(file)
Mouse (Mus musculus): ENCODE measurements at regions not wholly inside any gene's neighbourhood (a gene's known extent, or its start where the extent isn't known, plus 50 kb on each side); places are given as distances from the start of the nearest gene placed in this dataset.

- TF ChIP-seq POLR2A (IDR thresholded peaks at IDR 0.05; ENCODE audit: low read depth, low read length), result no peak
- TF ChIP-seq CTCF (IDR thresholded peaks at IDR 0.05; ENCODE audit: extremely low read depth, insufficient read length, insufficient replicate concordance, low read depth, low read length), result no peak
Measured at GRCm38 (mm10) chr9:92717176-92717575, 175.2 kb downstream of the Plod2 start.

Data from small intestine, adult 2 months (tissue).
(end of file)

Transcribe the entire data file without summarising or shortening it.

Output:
Mouse (Mus musculus): ENCODE measurements at regions not wholly inside any gene's neighbourhood (a gene's known extent, or its start where the extent isn't known, plus 50 kb on each side); places are given as distances from the start of the nearest gene placed in this dataset.

- TF ChIP-seq POLR2A (IDR thresholded peaks at IDR 0.05; ENCODE audit: low read depth, low read length), result no peak
- TF ChIP-seq CTCF (IDR thresholded peaks at IDR 0.05; ENCODE audit: extremely low read depth, insufficient read length, insufficient replicate concordance, low read depth, low read length), result no peak
Measured at GRCm38 (mm10) chr9:92717176-92717575, 175.2 kb downstream of the Plod2 start.

Data from small intestine, adult 2 months (tissue).